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|Genre(s)||Light gun game|
The original version of Wild Gunman was one of Nintendo's electro-mechanical arcade games created by Gunpei Yokoi and released in 1974. It consisted of a light gun connected to a 16mm projection screen. Full-motion video footage of a Wild West gunslinger was projected onto the screen and when his eyes flashed, the player needed to draw and shoot. If the player was fast enough, the projection would change to that of the shot gunman falling down, otherwise it would show the gunman drawing and firing his gun. If the player won, then they would face off against several more gunslinger opponents.
The second version had a plastic gunman figure mounted on top of a plastic battery box called Custom Gunman, which later became one of the microgames in the Game Boy Advance title, WarioWare, Inc.: Mega Microgames!
In this version, the player also waited for the opponent's eyes to flash (accompanied by a speech bubble reading "FIRE!!") before shooting. It also featured a shooting gallery where opponents had to be shot from the windows of a saloon. A piece of Frédéric Chopin's "Funeral march" indicates the player's defeat.
It was also available on the PlayChoice-10 arcade system, as portrayed in the movie Back to the Future Part II. The Famicom version for use with the Zapper peripheral was released in Japan the same year, and in the United States on the Nintendo Entertainment System in 1985. The Famicom version was also available packaged with a plastic, western-style revolver accessory (modelled after the Colt Single Action Army) that could be used instead of the Zapper.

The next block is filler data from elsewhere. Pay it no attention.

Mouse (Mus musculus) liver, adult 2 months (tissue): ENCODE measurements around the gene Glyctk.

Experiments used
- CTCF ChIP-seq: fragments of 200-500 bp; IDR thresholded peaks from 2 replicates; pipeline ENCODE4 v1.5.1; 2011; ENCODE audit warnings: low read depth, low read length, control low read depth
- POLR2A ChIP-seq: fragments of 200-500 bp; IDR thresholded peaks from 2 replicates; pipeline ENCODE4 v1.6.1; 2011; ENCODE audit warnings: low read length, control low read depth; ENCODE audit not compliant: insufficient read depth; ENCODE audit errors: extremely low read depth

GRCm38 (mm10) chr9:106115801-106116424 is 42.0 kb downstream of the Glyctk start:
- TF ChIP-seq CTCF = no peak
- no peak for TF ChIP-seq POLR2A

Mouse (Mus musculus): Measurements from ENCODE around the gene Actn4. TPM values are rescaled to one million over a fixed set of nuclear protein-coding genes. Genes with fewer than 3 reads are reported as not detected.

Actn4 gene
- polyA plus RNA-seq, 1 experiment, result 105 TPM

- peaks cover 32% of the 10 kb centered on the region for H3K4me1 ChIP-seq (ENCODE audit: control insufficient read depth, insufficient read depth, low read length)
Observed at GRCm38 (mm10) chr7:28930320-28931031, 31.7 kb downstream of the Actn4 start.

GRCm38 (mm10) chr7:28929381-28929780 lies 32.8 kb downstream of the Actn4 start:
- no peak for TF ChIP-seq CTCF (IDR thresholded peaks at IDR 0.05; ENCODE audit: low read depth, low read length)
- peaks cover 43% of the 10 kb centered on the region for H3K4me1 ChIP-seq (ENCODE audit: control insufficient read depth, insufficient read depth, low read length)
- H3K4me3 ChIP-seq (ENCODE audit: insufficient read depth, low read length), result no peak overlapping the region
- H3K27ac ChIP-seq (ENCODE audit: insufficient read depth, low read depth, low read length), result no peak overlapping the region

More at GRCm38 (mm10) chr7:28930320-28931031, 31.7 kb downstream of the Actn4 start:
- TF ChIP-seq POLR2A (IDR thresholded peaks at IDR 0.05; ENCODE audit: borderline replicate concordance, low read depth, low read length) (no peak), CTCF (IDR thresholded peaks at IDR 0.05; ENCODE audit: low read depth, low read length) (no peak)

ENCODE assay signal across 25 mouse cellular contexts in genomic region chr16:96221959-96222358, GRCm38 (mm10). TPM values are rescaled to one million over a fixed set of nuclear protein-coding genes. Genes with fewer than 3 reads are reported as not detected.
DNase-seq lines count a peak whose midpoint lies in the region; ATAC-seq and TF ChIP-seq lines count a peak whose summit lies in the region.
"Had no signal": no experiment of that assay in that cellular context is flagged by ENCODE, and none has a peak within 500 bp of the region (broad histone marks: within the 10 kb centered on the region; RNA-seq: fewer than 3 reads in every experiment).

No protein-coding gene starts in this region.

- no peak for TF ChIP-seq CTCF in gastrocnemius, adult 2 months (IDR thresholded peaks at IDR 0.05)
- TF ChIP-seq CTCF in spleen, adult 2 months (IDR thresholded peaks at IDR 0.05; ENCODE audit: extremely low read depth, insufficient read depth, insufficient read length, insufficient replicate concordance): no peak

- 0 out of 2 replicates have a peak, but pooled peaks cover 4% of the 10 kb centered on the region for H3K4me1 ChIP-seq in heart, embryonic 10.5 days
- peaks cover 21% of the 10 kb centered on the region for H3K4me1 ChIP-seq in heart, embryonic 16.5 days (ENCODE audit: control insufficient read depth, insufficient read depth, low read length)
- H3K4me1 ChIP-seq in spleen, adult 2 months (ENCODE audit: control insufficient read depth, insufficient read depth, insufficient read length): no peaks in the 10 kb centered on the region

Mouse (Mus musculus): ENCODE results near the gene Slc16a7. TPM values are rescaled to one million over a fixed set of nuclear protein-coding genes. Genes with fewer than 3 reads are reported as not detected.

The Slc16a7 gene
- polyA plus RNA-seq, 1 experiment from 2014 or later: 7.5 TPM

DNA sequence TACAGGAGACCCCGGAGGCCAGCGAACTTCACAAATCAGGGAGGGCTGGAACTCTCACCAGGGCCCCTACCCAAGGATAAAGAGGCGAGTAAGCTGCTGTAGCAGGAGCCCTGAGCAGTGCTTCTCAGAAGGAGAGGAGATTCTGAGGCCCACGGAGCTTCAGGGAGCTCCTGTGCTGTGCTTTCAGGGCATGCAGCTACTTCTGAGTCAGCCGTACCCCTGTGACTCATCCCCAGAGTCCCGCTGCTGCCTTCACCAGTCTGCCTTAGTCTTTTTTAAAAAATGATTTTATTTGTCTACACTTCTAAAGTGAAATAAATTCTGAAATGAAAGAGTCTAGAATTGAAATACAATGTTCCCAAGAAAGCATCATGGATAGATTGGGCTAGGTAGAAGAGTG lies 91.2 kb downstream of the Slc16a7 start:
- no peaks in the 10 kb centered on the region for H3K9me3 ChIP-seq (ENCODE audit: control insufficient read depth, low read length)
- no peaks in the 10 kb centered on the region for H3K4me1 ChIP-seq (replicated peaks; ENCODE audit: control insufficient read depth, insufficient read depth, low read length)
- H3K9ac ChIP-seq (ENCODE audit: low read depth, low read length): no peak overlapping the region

Experimental filmmaker Craig Baldwin's 1978 short Wild Gunman features footage from the original 1974 video game re-edited, sped up and slowed down to surreal effect. The game also appeared briefly as an arcade machine in Back to the Future Part II.
- Wild Gunman series at NinDB
- Wild Gunman Arcade Prop Replica at KLOV
- Front and Back side of the flyer of the original 1974 Wild Gunman movie game (from Arcade Flyer Archive) as well as two pictures #1 and #2 of this version (from an AOL member homepage).